Return To Madison

It is the autumn of 1936,
my bus from the East Coast rumbling
into this place that William Ellery called
"The shining city of my manhood's grief."
I wear a ring with seven small diamonds
and a couple more, a little larger.
I am in love with at least two men, also
the trumpet of Louis Armstrong, poetry,
scholarship, ritual, ice-skating
at 10 below zero, drinking Manhattans,
dancing, Wisconsin lakes and woods,
being in love with almost everything.
A crisis looms ahead: a June marriage;
but 10 months are too endless to be real.
The other man listens to the phone.
We will be walking in Vilas Park
before sundown, and that huge feeling
vaster than the continent will rise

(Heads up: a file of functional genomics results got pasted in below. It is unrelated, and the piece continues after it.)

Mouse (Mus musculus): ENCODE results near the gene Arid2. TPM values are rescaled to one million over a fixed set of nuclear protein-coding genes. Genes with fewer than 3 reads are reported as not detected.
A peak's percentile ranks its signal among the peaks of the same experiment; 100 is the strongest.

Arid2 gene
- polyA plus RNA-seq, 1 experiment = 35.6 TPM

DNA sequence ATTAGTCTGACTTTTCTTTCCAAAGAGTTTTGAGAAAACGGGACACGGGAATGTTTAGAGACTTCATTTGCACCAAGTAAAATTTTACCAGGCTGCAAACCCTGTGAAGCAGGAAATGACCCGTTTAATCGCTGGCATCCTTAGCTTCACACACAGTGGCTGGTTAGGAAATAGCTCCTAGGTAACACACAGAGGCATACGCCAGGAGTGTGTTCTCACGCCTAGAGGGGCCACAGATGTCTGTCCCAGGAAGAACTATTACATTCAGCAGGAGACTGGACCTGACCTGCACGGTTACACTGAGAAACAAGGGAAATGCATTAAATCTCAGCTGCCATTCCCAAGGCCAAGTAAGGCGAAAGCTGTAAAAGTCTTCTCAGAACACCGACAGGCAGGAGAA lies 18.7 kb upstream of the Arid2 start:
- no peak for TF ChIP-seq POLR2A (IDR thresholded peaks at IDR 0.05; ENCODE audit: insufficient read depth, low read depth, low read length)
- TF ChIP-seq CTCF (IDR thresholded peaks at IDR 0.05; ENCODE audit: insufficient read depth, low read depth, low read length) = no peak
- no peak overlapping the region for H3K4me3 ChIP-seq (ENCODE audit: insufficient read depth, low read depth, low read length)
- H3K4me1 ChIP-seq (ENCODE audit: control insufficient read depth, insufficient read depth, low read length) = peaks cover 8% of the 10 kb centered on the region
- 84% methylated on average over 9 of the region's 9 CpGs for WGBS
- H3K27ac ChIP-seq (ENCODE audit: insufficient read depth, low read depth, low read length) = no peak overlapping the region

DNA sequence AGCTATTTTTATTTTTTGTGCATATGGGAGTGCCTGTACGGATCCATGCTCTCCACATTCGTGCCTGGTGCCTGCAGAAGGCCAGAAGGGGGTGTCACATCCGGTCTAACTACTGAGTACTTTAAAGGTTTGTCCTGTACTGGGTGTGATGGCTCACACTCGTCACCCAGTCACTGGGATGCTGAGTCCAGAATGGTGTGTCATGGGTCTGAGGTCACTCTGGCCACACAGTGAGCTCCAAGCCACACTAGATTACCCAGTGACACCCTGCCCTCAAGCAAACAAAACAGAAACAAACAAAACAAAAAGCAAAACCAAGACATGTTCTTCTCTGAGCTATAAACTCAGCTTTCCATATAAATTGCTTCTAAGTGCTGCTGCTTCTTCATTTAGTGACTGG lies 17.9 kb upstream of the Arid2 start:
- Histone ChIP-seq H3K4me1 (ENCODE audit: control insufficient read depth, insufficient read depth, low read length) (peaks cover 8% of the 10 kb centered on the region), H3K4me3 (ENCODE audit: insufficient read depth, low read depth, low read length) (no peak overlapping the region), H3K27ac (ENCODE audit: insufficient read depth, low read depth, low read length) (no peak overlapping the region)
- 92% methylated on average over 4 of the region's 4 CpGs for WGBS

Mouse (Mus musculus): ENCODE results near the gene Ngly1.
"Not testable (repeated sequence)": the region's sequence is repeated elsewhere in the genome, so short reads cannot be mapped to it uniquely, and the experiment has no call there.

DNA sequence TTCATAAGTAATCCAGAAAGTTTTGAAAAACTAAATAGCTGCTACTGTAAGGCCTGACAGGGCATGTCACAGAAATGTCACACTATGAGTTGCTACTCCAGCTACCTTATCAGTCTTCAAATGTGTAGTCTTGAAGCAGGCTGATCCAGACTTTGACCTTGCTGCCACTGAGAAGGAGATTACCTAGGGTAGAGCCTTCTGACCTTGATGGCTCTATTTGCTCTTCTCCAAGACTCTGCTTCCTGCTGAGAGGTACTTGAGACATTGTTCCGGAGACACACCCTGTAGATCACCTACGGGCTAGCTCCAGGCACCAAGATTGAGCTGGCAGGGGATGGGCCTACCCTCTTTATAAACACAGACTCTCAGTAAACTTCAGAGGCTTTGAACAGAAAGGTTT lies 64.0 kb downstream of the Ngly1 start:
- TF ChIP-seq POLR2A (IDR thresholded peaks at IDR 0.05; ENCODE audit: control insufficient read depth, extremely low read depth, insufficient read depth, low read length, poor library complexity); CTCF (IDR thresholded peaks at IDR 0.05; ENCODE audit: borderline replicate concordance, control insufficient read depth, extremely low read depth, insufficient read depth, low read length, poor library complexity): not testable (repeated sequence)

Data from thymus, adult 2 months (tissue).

within us , unbidden, unforeseen, and I
unlike the men I love never ask
to know what will happen next.
That shining return to a city bounded
by lakes I relieve five decades later,
looking up from a Stegner novel just begun,
staring into the dusk of a different time zone.
"I knew that the University was at one end
of State Street and the state capitol at the other,"
and the exaltation of learning, the sorrow and joy
of that year of marvels pierce me:
one all-night blizzard, and the dawn footprints
leaving from my door, filling with snow.

Virginia Hamilton Adair - Twenty Three Years Old